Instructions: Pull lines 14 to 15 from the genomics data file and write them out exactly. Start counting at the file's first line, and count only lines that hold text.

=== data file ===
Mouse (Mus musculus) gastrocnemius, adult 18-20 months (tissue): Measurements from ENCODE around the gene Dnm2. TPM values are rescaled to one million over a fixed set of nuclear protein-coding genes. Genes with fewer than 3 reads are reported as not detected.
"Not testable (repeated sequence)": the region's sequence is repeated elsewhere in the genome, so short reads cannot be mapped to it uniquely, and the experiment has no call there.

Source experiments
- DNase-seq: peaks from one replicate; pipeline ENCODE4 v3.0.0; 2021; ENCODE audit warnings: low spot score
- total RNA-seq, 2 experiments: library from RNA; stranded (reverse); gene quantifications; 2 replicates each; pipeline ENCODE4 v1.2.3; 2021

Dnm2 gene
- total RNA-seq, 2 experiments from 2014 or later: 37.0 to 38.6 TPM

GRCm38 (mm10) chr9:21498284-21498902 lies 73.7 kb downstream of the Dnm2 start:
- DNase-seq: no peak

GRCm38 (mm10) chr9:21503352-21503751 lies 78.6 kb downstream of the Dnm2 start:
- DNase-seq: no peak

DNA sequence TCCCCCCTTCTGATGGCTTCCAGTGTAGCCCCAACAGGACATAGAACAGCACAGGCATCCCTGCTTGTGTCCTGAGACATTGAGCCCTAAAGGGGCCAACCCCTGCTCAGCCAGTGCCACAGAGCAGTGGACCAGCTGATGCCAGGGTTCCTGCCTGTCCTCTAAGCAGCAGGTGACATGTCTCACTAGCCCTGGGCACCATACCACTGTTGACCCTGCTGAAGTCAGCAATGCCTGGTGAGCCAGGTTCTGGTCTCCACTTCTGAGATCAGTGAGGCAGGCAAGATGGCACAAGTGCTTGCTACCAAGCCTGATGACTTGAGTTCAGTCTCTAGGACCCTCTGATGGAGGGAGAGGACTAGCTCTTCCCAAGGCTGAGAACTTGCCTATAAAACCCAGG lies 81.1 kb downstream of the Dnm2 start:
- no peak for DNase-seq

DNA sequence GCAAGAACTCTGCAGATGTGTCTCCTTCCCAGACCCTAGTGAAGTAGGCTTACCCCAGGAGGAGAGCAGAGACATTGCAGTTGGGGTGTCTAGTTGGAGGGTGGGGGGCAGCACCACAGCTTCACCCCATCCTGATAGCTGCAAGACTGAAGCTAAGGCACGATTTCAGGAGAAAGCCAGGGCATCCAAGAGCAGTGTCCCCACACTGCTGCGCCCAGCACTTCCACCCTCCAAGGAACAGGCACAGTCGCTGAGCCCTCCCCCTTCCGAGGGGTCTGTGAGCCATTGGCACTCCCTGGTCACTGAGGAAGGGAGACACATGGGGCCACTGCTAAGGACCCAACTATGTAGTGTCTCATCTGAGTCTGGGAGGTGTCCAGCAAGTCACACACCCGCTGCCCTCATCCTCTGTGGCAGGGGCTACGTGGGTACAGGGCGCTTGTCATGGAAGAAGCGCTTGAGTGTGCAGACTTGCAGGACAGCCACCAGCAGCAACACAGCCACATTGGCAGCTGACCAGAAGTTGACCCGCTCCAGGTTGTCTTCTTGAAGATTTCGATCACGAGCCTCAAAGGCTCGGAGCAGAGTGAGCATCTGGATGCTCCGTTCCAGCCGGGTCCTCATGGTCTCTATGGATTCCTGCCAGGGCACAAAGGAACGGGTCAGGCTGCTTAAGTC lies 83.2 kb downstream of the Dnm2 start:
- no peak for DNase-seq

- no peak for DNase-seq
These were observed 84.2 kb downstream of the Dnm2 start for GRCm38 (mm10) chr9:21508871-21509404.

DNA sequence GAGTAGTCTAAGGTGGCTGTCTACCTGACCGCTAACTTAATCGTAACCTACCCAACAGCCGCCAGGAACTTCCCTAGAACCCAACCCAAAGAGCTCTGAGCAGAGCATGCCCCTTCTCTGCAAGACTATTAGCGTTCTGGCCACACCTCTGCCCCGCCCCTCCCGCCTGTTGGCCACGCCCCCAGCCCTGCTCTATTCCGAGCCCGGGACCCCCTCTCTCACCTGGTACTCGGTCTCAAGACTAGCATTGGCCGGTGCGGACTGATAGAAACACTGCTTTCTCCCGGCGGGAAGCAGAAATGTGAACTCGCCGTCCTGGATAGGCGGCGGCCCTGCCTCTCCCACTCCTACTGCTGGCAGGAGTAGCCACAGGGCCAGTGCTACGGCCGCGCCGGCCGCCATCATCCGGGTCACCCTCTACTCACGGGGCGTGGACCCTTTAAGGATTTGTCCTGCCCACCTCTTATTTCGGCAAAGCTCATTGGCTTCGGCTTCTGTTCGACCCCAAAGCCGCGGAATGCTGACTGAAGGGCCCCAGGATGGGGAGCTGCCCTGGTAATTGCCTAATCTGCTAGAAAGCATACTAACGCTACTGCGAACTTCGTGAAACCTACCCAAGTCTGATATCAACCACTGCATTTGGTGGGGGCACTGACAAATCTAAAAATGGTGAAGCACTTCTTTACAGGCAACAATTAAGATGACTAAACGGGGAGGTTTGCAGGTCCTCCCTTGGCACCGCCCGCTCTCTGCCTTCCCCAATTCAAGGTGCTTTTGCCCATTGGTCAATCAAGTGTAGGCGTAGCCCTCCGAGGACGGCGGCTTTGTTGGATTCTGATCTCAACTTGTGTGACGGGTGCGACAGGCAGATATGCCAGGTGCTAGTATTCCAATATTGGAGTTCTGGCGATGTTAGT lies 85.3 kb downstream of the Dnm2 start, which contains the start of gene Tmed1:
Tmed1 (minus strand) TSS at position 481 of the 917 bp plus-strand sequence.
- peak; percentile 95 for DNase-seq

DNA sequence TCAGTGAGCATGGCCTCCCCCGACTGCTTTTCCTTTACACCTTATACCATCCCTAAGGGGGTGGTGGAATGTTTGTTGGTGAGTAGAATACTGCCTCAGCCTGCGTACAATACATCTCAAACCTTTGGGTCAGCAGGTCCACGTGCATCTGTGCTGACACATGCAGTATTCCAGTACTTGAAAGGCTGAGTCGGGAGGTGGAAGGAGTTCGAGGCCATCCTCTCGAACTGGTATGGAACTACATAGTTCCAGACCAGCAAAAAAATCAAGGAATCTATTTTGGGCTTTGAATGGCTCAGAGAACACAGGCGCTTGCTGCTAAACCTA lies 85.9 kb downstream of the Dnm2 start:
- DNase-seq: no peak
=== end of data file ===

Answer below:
DNA sequence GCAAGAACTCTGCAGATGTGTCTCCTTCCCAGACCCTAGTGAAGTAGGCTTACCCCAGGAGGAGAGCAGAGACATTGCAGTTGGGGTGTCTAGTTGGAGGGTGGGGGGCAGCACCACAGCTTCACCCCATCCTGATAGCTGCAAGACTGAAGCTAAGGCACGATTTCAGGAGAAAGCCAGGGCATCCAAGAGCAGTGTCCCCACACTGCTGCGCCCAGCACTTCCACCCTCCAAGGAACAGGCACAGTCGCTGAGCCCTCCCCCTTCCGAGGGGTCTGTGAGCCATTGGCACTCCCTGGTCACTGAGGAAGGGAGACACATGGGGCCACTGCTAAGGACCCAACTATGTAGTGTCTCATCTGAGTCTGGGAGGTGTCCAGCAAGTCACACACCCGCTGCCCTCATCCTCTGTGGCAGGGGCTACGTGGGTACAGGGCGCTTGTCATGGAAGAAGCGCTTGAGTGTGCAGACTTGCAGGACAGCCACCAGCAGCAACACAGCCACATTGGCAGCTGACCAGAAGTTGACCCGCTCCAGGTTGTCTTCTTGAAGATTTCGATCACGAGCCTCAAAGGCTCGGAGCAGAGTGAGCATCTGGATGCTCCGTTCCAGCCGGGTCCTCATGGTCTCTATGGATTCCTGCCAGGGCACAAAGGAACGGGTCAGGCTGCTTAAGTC lies 83.2 kb downstream of the Dnm2 start:
- no peak for DNase-seq